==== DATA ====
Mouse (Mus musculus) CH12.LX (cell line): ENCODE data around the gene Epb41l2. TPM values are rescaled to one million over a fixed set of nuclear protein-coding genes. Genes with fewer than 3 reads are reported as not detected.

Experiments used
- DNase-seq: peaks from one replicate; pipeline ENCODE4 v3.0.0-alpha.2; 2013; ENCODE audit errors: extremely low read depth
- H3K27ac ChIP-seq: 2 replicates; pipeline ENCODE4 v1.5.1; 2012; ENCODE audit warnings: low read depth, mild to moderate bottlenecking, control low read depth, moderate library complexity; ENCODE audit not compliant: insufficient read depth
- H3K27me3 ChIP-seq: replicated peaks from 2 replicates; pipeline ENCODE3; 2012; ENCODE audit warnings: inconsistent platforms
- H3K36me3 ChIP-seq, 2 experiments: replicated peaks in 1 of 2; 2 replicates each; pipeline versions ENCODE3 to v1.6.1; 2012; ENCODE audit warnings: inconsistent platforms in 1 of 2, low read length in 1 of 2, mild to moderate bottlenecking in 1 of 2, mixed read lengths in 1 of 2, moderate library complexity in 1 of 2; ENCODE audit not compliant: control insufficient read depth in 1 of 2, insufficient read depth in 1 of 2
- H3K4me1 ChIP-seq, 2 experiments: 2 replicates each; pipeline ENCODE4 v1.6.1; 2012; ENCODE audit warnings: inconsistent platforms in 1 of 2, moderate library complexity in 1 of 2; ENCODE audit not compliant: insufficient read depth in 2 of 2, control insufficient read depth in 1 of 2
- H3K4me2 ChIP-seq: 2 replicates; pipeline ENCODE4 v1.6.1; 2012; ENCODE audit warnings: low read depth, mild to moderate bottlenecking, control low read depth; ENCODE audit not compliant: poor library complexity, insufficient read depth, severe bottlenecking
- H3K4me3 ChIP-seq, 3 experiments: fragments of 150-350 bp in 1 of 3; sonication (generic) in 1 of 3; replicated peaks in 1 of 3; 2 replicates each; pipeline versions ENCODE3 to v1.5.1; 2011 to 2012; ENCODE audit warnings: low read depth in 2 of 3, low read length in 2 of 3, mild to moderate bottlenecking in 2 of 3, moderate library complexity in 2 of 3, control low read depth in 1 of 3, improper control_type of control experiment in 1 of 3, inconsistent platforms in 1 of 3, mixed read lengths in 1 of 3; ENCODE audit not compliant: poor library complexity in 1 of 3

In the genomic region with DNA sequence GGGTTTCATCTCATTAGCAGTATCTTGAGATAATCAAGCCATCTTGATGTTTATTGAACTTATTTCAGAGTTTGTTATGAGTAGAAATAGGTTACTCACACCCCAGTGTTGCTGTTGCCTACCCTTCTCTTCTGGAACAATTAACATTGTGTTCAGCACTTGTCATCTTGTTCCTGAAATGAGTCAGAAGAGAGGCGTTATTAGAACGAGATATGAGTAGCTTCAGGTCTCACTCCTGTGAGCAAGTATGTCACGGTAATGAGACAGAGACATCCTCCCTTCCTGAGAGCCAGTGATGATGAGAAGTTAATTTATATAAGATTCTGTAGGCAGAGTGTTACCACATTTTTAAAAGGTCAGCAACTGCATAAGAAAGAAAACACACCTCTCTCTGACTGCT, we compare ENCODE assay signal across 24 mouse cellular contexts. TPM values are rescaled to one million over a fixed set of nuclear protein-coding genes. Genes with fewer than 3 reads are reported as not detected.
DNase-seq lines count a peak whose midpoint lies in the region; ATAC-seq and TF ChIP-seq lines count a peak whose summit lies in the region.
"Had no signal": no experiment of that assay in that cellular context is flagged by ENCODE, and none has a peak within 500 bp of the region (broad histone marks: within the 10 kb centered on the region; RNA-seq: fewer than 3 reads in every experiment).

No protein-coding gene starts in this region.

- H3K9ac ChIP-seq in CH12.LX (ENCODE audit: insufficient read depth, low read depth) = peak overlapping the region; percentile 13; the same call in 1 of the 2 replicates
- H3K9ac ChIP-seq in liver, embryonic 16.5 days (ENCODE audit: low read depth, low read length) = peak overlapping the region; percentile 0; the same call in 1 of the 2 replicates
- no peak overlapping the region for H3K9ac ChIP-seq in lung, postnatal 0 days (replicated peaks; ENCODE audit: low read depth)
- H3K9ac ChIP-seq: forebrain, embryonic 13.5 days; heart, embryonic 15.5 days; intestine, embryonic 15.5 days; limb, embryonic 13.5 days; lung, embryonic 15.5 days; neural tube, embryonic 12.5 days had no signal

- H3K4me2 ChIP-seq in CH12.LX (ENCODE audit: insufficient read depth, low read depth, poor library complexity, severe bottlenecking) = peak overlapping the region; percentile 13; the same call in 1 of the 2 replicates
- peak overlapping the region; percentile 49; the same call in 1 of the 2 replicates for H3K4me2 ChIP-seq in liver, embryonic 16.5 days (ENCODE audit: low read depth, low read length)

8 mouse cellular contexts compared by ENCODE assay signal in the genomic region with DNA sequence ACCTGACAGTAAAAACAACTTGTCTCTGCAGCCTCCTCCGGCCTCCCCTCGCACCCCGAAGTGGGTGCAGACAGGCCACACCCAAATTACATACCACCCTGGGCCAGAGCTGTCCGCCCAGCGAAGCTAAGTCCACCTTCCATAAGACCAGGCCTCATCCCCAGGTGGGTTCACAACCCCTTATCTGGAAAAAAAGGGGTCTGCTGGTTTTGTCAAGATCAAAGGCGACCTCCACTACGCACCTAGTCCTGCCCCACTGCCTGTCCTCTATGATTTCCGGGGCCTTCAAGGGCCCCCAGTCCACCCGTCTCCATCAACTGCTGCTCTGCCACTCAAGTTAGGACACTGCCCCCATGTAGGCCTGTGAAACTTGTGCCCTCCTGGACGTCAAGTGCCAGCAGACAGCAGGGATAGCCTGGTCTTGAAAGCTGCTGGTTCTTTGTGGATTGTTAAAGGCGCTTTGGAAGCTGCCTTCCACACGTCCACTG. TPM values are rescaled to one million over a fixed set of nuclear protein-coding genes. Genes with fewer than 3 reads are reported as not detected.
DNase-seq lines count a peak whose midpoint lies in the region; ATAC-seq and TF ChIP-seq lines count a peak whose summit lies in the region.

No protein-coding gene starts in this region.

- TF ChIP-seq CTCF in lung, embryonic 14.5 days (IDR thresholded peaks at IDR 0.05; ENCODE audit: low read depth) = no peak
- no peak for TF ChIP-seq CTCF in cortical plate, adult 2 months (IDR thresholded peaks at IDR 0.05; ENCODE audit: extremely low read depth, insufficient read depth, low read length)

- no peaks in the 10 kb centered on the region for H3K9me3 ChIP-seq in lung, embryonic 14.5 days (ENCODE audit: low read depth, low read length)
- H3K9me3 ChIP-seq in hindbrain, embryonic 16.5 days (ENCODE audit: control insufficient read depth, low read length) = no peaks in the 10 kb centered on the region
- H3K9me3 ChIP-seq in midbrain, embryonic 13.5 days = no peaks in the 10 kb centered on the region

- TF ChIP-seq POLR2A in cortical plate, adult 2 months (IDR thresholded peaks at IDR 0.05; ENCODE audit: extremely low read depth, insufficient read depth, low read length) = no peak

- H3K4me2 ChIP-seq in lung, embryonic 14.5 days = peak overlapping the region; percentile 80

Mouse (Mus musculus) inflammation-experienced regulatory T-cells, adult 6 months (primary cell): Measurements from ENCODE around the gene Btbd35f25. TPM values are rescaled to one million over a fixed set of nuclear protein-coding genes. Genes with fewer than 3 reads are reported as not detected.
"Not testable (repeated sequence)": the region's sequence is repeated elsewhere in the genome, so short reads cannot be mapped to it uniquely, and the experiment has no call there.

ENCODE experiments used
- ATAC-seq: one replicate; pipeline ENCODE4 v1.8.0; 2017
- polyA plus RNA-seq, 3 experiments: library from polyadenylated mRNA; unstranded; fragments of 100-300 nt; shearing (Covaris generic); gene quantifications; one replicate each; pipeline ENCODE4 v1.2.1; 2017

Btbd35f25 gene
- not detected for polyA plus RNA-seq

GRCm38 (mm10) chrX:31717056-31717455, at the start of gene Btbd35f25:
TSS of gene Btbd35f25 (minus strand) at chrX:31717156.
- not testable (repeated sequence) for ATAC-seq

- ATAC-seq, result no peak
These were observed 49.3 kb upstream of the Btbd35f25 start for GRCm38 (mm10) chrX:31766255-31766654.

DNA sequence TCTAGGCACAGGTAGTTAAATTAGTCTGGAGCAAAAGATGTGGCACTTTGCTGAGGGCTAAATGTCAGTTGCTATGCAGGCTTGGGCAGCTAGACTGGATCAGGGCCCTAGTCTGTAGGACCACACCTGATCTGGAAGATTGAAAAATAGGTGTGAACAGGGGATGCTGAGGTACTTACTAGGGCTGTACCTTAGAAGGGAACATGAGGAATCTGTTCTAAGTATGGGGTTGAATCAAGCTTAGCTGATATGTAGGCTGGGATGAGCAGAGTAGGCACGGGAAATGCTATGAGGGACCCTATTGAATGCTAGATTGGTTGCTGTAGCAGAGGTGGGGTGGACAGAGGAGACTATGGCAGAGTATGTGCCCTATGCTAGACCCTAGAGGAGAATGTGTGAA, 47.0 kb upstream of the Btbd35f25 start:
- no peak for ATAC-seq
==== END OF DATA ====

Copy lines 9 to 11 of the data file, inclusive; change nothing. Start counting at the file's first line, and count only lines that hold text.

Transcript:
- H3K4me3 ChIP-seq, 3 experiments: fragments of 150-350 bp in 1 of 3; sonication (generic) in 1 of 3; replicated peaks in 1 of 3; 2 replicates each; pipeline versions ENCODE3 to v1.5.1; 2011 to 2012; ENCODE audit warnings: low read depth in 2 of 3, low read length in 2 of 3, mild to moderate bottlenecking in 2 of 3, moderate library complexity in 2 of 3, control low read depth in 1 of 3, improper control_type of control experiment in 1 of 3, inconsistent platforms in 1 of 3, mixed read lengths in 1 of 3; ENCODE audit not compliant: poor library complexity in 1 of 3

In the genomic region with DNA sequence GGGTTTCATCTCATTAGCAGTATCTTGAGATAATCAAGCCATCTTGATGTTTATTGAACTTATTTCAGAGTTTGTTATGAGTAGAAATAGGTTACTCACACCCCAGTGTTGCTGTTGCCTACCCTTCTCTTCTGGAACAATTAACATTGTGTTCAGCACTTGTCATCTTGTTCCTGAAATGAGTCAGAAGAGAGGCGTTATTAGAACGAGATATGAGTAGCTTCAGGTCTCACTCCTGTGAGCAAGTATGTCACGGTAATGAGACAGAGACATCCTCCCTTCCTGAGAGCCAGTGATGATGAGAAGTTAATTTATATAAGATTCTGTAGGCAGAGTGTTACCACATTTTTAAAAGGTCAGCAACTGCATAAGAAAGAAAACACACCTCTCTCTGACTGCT, we compare ENCODE assay signal across 24 mouse cellular contexts. TPM values are rescaled to one million over a fixed set of nuclear protein-coding genes. Genes with fewer than 3 reads are reported as not detected.
DNase-seq lines count a peak whose midpoint lies in the region; ATAC-seq and TF ChIP-seq lines count a peak whose summit lies in the region.